Police data shows knife crime at highest level for six years
Rise in violent crime will ‘put pressure on Home Secretary’
The number of knife crime incidents has hit its highest level in more than six years as overall offending in England and Wales continues to rise.
Official data from the Office for National Statistics (ONS) show that crime recorded by the police is rising at an increasing rate, by 13% this year to push the total number of offences to more than 5 million.
Knife crimes rose by 26% in the year to June, from 29,400 to 36,900, and sex crimes increased by just under 20% to reach 129,000.
Violence against the person rose by a fifth to 1.2 million offences, “driven largely by attacks where no injury was involved, including stalking and harassment,” says The Times.
The continuing rise in crime “will put more pressure on Amber Rudd, the Home Secretary,” adds the paper.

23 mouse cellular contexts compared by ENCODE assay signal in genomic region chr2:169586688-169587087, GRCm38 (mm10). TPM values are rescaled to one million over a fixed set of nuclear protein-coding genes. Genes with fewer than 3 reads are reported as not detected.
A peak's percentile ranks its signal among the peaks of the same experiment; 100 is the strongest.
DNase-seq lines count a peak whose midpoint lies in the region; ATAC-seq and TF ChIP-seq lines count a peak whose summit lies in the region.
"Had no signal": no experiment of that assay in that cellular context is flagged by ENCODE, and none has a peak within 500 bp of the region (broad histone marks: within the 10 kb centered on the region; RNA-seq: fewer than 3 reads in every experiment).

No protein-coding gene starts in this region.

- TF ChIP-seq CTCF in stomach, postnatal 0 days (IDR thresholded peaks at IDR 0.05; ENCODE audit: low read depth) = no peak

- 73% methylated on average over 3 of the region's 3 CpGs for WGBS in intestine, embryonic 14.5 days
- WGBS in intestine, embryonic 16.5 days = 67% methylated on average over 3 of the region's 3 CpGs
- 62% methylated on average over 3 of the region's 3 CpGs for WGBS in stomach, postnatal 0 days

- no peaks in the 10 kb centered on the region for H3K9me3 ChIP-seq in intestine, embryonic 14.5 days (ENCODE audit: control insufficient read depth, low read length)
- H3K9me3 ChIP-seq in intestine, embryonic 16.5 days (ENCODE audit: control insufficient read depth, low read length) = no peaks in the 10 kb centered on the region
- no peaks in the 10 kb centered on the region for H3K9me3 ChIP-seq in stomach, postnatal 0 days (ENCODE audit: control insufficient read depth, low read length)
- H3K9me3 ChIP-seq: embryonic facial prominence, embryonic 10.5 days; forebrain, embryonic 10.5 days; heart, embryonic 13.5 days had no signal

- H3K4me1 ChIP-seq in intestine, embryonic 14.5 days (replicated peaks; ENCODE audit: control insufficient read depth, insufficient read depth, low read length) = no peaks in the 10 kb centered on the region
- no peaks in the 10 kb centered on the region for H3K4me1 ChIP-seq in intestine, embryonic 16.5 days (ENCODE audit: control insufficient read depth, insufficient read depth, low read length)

Since becoming Home Secretary Rudd has seen recorded crime rise by 5% in the year to June 2015; 7% in the year to June 2016; and by 13% this year.
Statisticans said they believe that the rise in recorded low-level offences was due to better police recording practices but that increases in knife crime and other serious offending were real.
“It is thought that the main driver has been a genuine rise in knife crime in areas such as London,” the ONS said.
“It will cause increasing political alarm,” says The Guardian that “large-volume offences, such as burglary and car crime, which had been falling over the previous two decades, are now starting to rise again. Domestic burglary is up 21% to 235,335 while thefts are up 11% to 1.9m.”
Diane Abbott, Labour’s shadow home secretary, said: “The Tories can no longer hide behind claims that crime is falling to justify their severe cuts to the police.”